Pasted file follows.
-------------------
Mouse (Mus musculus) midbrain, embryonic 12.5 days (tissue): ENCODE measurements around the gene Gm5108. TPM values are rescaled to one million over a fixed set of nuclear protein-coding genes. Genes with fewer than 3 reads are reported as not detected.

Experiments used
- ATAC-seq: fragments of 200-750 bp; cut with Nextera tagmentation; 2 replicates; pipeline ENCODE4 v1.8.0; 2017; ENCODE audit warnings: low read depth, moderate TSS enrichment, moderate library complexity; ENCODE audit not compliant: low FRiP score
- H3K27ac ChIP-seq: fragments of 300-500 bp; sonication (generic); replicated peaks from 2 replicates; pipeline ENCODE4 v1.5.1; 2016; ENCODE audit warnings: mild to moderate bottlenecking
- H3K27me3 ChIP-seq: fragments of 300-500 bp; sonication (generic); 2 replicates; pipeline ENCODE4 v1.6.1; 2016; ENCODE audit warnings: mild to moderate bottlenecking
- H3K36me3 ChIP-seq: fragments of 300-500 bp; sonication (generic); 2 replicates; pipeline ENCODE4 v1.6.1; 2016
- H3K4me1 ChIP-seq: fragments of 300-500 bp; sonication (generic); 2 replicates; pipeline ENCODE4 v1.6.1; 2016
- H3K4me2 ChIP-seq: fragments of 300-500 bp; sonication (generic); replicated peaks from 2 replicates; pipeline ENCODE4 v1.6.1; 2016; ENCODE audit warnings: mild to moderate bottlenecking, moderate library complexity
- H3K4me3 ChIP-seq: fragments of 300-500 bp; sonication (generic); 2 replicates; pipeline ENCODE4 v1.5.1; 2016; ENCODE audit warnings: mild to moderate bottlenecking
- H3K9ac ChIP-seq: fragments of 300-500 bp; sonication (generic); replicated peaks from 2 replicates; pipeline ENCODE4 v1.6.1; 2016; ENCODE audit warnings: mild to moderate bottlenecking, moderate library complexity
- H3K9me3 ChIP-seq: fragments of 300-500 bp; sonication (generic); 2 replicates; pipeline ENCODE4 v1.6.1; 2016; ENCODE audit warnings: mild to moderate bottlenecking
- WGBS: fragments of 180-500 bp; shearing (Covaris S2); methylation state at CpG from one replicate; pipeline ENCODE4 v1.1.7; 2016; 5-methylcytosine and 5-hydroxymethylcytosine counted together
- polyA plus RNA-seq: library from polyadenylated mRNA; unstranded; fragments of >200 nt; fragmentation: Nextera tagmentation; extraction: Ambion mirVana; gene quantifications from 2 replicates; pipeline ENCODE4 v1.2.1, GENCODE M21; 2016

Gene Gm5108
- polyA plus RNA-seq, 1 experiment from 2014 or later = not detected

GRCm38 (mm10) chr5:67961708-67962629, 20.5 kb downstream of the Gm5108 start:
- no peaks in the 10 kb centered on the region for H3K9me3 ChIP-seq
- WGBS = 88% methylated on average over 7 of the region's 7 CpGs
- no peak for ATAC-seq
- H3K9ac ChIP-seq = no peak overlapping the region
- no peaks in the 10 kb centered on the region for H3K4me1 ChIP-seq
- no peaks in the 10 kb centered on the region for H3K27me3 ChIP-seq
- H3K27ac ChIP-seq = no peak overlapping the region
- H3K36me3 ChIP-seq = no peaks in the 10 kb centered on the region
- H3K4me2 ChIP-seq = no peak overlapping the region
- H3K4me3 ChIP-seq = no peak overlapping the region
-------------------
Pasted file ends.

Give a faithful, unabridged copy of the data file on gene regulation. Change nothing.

Mouse (Mus musculus) midbrain, embryonic 12.5 days (tissue): ENCODE measurements around the gene Gm5108. TPM values are rescaled to one million over a fixed set of nuclear protein-coding genes. Genes with fewer than 3 reads are reported as not detected.

Experiments used
- ATAC-seq: fragments of 200-750 bp; cut with Nextera tagmentation; 2 replicates; pipeline ENCODE4 v1.8.0; 2017; ENCODE audit warnings: low read depth, moderate TSS enrichment, moderate library complexity; ENCODE audit not compliant: low FRiP score
- H3K27ac ChIP-seq: fragments of 300-500 bp; sonication (generic); replicated peaks from 2 replicates; pipeline ENCODE4 v1.5.1; 2016; ENCODE audit warnings: mild to moderate bottlenecking
- H3K27me3 ChIP-seq: fragments of 300-500 bp; sonication (generic); 2 replicates; pipeline ENCODE4 v1.6.1; 2016; ENCODE audit warnings: mild to moderate bottlenecking
- H3K36me3 ChIP-seq: fragments of 300-500 bp; sonication (generic); 2 replicates; pipeline ENCODE4 v1.6.1; 2016
- H3K4me1 ChIP-seq: fragments of 300-500 bp; sonication (generic); 2 replicates; pipeline ENCODE4 v1.6.1; 2016
- H3K4me2 ChIP-seq: fragments of 300-500 bp; sonication (generic); replicated peaks from 2 replicates; pipeline ENCODE4 v1.6.1; 2016; ENCODE audit warnings: mild to moderate bottlenecking, moderate library complexity
- H3K4me3 ChIP-seq: fragments of 300-500 bp; sonication (generic); 2 replicates; pipeline ENCODE4 v1.5.1; 2016; ENCODE audit warnings: mild to moderate bottlenecking
- H3K9ac ChIP-seq: fragments of 300-500 bp; sonication (generic); replicated peaks from 2 replicates; pipeline ENCODE4 v1.6.1; 2016; ENCODE audit warnings: mild to moderate bottlenecking, moderate library complexity
- H3K9me3 ChIP-seq: fragments of 300-500 bp; sonication (generic); 2 replicates; pipeline ENCODE4 v1.6.1; 2016; ENCODE audit warnings: mild to moderate bottlenecking
- WGBS: fragments of 180-500 bp; shearing (Covaris S2); methylation state at CpG from one replicate; pipeline ENCODE4 v1.1.7; 2016; 5-methylcytosine and 5-hydroxymethylcytosine counted together
- polyA plus RNA-seq: library from polyadenylated mRNA; unstranded; fragments of >200 nt; fragmentation: Nextera tagmentation; extraction: Ambion mirVana; gene quantifications from 2 replicates; pipeline ENCODE4 v1.2.1, GENCODE M21; 2016

Gene Gm5108
- polyA plus RNA-seq, 1 experiment from 2014 or later = not detected

GRCm38 (mm10) chr5:67961708-67962629, 20.5 kb downstream of the Gm5108 start:
- no peaks in the 10 kb centered on the region for H3K9me3 ChIP-seq
- WGBS = 88% methylated on average over 7 of the region's 7 CpGs
- no peak for ATAC-seq
- H3K9ac ChIP-seq = no peak overlapping the region
- no peaks in the 10 kb centered on the region for H3K4me1 ChIP-seq
- no peaks in the 10 kb centered on the region for H3K27me3 ChIP-seq
- H3K27ac ChIP-seq = no peak overlapping the region
- H3K36me3 ChIP-seq = no peaks in the 10 kb centered on the region
- H3K4me2 ChIP-seq = no peak overlapping the region
- H3K4me3 ChIP-seq = no peak overlapping the region